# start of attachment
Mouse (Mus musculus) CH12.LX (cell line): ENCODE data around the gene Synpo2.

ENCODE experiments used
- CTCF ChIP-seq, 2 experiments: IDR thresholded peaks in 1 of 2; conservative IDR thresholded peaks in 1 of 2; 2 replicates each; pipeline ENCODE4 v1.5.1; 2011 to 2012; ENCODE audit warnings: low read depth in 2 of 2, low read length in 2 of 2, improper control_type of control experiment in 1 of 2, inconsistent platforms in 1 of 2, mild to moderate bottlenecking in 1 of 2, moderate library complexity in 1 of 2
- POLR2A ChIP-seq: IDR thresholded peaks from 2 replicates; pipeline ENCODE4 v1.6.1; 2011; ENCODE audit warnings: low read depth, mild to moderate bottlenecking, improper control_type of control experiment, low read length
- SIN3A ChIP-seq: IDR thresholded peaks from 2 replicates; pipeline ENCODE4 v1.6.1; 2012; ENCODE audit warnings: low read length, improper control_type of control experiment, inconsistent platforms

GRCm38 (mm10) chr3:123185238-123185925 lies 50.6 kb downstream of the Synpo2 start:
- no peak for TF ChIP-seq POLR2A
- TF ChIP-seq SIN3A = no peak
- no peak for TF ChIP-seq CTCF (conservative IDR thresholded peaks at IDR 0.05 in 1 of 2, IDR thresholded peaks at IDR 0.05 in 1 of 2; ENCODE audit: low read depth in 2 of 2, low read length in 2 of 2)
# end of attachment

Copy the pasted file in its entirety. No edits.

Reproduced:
Mouse (Mus musculus) CH12.LX (cell line): ENCODE data around the gene Synpo2.

ENCODE experiments used
- CTCF ChIP-seq, 2 experiments: IDR thresholded peaks in 1 of 2; conservative IDR thresholded peaks in 1 of 2; 2 replicates each; pipeline ENCODE4 v1.5.1; 2011 to 2012; ENCODE audit warnings: low read depth in 2 of 2, low read length in 2 of 2, improper control_type of control experiment in 1 of 2, inconsistent platforms in 1 of 2, mild to moderate bottlenecking in 1 of 2, moderate library complexity in 1 of 2
- POLR2A ChIP-seq: IDR thresholded peaks from 2 replicates; pipeline ENCODE4 v1.6.1; 2011; ENCODE audit warnings: low read depth, mild to moderate bottlenecking, improper control_type of control experiment, low read length
- SIN3A ChIP-seq: IDR thresholded peaks from 2 replicates; pipeline ENCODE4 v1.6.1; 2012; ENCODE audit warnings: low read length, improper control_type of control experiment, inconsistent platforms

GRCm38 (mm10) chr3:123185238-123185925 lies 50.6 kb downstream of the Synpo2 start:
- no peak for TF ChIP-seq POLR2A
- TF ChIP-seq SIN3A = no peak
- no peak for TF ChIP-seq CTCF (conservative IDR thresholded peaks at IDR 0.05 in 1 of 2, IDR thresholded peaks at IDR 0.05 in 1 of 2; ENCODE audit: low read depth in 2 of 2, low read length in 2 of 2)